Copyright © University of Cambridge. All rights reserved.

'Two Primes Make One Square' printed from http://nrich.maths.org/

Show menu


This question has been very well answered - thank you to everyone who sent us solutions. David, Jack and Matthew, and Beth, Harry and Henry from St. Nicolas CE Junior School, Newbury explain how they tackled it:

We listed the prime numbers up to 100 and then we listed the squares of the numbers between 4 and 20. Then we started working out the answers by adding two prime numbers together to make the squares until we reached 400. We found out that two squares were impossible to make. When we had an odd square number, we had to have a number that adds on to 2 to make the square number and sometimes this number wouldn't be prime. For example, to make 121 with two primes, one of the primes has to be 2, and 119 is not prime.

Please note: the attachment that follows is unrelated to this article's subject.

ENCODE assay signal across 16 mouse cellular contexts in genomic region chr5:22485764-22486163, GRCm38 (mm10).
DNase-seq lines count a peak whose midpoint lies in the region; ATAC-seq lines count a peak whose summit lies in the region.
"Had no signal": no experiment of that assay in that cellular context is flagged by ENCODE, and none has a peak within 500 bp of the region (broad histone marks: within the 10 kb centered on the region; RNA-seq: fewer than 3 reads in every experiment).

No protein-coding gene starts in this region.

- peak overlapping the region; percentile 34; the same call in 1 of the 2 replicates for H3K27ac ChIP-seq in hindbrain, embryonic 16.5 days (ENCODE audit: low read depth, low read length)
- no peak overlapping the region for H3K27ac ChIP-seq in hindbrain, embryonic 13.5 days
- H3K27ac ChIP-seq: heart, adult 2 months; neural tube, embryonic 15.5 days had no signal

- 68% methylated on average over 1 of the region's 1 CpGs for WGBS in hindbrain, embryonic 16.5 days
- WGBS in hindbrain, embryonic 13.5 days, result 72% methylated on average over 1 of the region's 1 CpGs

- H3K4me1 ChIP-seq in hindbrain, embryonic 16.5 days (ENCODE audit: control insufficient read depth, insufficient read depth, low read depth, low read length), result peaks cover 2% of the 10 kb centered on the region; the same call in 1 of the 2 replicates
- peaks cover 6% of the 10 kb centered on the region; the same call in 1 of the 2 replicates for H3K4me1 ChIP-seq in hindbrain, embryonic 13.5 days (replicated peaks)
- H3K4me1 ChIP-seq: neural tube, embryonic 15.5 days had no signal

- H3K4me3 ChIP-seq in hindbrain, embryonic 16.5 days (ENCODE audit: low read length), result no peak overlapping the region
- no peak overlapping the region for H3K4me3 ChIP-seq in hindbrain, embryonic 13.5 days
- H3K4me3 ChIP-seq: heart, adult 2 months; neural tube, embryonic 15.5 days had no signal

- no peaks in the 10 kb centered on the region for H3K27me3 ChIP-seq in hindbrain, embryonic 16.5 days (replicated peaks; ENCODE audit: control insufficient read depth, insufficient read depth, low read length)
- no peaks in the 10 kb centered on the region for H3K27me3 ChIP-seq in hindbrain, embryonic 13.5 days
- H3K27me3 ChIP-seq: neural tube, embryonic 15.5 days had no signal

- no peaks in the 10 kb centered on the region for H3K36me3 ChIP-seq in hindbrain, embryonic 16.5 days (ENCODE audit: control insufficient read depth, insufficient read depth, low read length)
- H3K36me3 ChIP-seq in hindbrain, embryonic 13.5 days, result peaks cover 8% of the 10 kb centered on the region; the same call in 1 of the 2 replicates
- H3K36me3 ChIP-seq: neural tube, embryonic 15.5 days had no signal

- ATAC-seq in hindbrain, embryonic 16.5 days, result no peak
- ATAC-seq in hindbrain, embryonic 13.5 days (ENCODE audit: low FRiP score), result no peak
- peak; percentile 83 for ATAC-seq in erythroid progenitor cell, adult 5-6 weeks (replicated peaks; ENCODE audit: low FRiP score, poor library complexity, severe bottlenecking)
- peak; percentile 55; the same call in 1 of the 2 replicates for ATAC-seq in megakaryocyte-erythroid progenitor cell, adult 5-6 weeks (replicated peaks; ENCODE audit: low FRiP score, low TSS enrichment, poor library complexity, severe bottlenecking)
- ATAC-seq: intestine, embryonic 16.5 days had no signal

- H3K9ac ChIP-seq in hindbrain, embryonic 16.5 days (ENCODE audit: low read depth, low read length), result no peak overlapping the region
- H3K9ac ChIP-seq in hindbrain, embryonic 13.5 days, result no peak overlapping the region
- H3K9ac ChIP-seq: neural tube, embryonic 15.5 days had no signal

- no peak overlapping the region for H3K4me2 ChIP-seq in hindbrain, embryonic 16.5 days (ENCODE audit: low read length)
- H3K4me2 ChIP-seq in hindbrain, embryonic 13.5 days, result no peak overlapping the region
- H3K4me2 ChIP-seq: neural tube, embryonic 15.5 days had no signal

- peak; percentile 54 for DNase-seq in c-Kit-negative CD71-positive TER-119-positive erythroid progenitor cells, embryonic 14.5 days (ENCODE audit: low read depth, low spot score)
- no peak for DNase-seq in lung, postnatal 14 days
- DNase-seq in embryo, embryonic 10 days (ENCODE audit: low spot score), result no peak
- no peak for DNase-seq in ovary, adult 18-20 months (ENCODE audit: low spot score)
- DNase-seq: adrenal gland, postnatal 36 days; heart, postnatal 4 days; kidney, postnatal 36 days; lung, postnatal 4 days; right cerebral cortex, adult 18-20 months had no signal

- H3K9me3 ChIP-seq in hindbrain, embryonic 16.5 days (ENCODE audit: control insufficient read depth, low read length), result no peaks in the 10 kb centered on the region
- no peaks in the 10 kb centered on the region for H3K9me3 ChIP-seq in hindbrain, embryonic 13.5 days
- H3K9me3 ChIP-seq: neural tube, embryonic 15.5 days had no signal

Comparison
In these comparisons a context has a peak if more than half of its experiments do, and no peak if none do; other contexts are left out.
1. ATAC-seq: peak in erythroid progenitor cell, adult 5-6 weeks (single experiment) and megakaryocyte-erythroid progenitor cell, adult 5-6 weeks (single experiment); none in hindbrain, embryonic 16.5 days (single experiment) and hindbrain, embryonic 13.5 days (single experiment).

Our results were:
25 = 2 + 23
36 = 13 + 23
49 = 2 + 47
64 = 17 + 47
81 = 2 + 79
100 = 3 + 97
121 impossible
144 = 47 + 97
169 = 2 + 167
196 = 29 + 167
225 = 2 + 223
256 = 89 + 167
289 impossible
324 = 101 + 223
361 = 2 + 359
400 = 41 + 359

Martha from Tattingstone School went about it in a slightly different way, but came to the same conclusions:

Firstly I looked to see what the square of 20 was, 400. Then I found the nearest prime number that was below 400 and found it was 397. I then took 397 away from 400 and found it was 3 which is also a prime number so I added them together to get 20². I did that on all of them and got:

121 and 289 not possible, all others written as sum of two prime numbers

I noticed that all the odd numbers that needed to be squared e.g. 19, 17, 15, 13 etc. needed to be added by two because it is the only even number that is a prime number as well.

Thanks to Alice and James from Tattingstone, also William from Sydney Grammar School, St Ives who sent in correct answers as well.